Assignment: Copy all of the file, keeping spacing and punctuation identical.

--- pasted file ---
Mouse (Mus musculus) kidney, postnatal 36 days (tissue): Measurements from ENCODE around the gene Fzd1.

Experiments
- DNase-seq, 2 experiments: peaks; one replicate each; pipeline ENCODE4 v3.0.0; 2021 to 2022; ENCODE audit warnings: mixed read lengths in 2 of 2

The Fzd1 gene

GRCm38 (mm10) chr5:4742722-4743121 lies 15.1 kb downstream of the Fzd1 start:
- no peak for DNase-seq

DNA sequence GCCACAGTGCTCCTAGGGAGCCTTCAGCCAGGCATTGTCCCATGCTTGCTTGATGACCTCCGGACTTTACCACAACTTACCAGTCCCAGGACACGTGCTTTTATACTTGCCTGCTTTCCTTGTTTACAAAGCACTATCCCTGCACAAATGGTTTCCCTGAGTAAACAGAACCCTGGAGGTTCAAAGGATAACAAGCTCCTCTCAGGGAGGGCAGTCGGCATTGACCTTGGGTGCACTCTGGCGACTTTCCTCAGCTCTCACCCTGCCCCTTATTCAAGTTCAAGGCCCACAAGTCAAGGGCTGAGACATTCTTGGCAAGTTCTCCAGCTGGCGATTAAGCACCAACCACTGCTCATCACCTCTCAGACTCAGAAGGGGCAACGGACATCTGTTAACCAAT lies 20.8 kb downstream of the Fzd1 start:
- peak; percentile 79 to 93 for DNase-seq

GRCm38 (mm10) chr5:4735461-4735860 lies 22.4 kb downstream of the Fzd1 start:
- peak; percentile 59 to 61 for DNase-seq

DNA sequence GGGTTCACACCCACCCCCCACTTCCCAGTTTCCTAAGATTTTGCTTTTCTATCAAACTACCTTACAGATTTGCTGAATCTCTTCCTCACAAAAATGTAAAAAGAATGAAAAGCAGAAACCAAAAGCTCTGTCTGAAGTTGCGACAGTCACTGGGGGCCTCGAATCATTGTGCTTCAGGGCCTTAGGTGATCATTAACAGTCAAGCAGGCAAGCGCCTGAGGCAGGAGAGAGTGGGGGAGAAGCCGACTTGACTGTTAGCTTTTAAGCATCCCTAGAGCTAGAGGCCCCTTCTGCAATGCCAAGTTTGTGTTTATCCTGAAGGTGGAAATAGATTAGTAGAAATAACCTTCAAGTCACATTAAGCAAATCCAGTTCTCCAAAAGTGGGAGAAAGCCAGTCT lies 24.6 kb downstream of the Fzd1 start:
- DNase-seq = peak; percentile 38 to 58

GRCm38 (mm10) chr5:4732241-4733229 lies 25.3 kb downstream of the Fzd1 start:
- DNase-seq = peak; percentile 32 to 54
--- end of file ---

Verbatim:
Mouse (Mus musculus) kidney, postnatal 36 days (tissue): Measurements from ENCODE around the gene Fzd1.

Experiments
- DNase-seq, 2 experiments: peaks; one replicate each; pipeline ENCODE4 v3.0.0; 2021 to 2022; ENCODE audit warnings: mixed read lengths in 2 of 2

The Fzd1 gene

GRCm38 (mm10) chr5:4742722-4743121 lies 15.1 kb downstream of the Fzd1 start:
- no peak for DNase-seq

DNA sequence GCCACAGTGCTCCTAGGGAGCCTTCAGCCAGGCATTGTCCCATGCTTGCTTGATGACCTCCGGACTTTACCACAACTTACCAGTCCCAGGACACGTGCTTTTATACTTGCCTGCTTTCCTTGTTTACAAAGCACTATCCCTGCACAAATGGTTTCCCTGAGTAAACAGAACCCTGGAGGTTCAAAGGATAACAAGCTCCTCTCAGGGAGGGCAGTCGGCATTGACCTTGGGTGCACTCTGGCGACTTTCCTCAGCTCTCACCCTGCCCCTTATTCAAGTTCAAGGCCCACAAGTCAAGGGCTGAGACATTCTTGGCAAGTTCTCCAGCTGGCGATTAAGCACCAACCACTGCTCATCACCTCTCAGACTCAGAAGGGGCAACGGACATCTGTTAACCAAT lies 20.8 kb downstream of the Fzd1 start:
- peak; percentile 79 to 93 for DNase-seq

GRCm38 (mm10) chr5:4735461-4735860 lies 22.4 kb downstream of the Fzd1 start:
- peak; percentile 59 to 61 for DNase-seq

DNA sequence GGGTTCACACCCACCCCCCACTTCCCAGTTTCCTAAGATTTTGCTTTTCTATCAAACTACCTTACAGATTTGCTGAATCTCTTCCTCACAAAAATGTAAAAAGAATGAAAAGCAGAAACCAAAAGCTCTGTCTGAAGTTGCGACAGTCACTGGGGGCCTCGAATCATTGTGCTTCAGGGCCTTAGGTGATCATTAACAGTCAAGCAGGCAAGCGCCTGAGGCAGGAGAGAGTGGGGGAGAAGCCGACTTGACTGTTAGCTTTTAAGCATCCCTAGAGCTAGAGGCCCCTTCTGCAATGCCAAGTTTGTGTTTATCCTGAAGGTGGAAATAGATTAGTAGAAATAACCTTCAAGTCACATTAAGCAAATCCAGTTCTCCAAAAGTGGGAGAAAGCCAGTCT lies 24.6 kb downstream of the Fzd1 start:
- DNase-seq = peak; percentile 38 to 58

GRCm38 (mm10) chr5:4732241-4733229 lies 25.3 kb downstream of the Fzd1 start:
- DNase-seq = peak; percentile 32 to 54